Types of Inflation: The Four Most Critical Plus Nine More
Including Asset, Wage, and Core Inflation
Inflation is when the prices of goods and services increase. There are four main types of inflation, categorized by their speed. They are creeping, walking, galloping, and hyperinflation. There are specific types of asset inflation and also wage inflation. Some experts say demand-pull and cost-push inflation are two more types, but they are causes of inflation. So is the expansion of the money supply.
Creeping or mild inflation is when prices rise 3% a year or less. According to the Federal Reserve, when prices increase 2% or less, it benefits economic growth. This kind of mild inflation makes consumers expect that prices will keep going up. That boosts demand. Consumers buy now to beat higher future prices. That's how mild inflation drives economic expansion. For that reason, the Fed sets 2% as its target inflation rate.
This strong, or destructive, inflation is between 3-10% a year. It is harmful to the economy because it heats-up economic growth too fast. People start to buy more than they need to avoid tomorrow's much higher prices. This increased buying drives demand even further so that suppliers can't keep up. More important, neither can wages. As a result, common goods and services are priced out of the reach of most people.
When inflation rises to 10% or more, it wreaks absolute havoc on the economy. Money loses value so fast that business and employee income can't keep up with costs and prices. Foreign investors avoid the country, depriving it of needed capital. The economy becomes unstable, and government leaders lose credibility. Galloping inflation must be prevented at all costs.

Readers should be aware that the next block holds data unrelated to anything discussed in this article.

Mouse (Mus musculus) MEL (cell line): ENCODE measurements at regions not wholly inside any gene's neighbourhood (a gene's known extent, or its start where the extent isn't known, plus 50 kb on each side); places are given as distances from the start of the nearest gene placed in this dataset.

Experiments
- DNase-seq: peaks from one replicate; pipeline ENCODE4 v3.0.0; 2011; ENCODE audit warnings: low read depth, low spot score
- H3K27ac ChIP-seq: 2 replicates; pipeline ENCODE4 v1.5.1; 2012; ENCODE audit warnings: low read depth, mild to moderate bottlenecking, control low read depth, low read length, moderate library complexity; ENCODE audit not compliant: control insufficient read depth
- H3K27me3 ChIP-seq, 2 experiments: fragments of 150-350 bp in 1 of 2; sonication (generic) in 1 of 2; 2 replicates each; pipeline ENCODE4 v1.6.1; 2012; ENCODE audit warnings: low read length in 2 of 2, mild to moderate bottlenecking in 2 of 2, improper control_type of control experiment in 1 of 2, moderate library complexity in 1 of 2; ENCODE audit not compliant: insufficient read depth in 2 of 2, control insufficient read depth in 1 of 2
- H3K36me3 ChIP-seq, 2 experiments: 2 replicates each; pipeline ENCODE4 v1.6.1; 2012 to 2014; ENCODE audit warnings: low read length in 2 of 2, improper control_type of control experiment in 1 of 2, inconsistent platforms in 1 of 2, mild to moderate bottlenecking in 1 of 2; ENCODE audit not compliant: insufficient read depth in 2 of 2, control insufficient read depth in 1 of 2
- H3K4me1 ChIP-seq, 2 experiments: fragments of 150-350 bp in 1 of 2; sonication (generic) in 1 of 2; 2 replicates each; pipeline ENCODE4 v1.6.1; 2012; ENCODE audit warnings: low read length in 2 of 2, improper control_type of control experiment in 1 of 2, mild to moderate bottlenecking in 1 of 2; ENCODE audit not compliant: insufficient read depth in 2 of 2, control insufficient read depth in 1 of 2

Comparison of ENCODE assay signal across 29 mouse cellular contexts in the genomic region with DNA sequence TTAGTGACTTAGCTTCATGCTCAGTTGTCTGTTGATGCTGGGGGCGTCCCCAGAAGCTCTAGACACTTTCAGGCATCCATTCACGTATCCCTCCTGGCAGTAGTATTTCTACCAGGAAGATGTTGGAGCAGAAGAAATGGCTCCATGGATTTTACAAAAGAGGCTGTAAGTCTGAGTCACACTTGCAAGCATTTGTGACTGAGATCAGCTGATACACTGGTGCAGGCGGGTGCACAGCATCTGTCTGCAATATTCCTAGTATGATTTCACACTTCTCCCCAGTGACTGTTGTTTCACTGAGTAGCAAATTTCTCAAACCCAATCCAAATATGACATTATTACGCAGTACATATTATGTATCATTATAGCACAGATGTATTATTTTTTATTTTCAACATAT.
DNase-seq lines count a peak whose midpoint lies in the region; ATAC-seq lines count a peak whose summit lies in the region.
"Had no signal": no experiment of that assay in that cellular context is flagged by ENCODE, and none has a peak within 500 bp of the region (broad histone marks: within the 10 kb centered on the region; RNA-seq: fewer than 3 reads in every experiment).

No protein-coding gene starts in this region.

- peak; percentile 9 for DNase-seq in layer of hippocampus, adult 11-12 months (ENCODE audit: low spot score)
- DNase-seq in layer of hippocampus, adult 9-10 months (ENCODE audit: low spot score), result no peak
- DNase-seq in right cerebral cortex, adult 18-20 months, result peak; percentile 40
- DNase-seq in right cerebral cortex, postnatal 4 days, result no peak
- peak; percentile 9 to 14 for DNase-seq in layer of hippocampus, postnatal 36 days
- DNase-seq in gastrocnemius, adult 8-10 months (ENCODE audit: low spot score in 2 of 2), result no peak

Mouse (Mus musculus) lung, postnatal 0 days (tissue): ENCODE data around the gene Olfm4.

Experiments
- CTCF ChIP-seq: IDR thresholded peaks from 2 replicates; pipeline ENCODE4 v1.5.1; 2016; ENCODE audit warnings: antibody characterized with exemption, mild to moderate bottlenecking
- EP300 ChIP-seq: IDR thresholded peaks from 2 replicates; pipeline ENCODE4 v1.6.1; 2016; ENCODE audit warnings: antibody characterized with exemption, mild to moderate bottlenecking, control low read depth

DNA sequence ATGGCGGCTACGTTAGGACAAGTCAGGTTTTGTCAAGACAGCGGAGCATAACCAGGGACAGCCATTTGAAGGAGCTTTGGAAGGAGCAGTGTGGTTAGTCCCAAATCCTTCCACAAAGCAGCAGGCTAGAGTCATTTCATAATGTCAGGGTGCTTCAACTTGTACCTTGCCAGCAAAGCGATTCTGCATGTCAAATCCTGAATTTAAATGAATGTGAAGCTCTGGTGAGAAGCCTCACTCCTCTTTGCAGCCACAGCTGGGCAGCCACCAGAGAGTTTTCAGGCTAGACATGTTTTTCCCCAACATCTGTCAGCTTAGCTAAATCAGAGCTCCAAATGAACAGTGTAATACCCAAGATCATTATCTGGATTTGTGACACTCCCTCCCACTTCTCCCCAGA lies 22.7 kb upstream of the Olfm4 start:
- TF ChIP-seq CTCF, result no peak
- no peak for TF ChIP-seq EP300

Hyperinflation is when prices skyrocket more than 50% a month. It is very rare. In fact, most examples of hyperinflation occur when governments print money to pay for wars. Examples of hyperinflation include Germany in the 1920s, Zimbabwe in the 2000s, and Venezuela in the 2010s. The last time America experienced hyperinflation was during its civil war.
Stagflation is when economic growth is stagnant, but there still is price inflation. This combination seems contradictory, if not impossible. Why would prices go up when there isn't enough demand to stoke economic growth?
It happened in the 1970s when the United States abandoned the gold standard. Once the dollar's value was no longer tied to gold, it plummeted. At the same time, the price of gold skyrocketed.
Stagflation didn't end until Federal Reserve Chairman Paul Volcker raised the fed funds rate to the double-digits. He kept it there long enough to dispel expectations of further inflation. Because it was such an unusual situation, stagflation probably won't happen again.
The core inflation rate measures rising prices in everything except food and energy. That's because gas prices tend to escalate every summer. Families use more gas to go on vacation. Higher gas costs increase the price of food and anything else that has high transportation costs.
The Federal Reserve uses the core inflation rate to guide it in setting monetary policy. The Fed doesn't want to adjust interest rates every time gas prices go up.
Deflation is the opposite of inflation. It's when prices fall. It's caused when an asset bubble bursts.
That's what happened in housing in 2006. Deflation in housing prices trapped those who bought their homes in 2005. In fact, the Fed was worried about the overall deflation during the recession. That's because deflation can turn a recession into a depression. During the Great Depression of 1929, prices dropped 10% a year. Once deflation starts, it is harder to stop than inflation.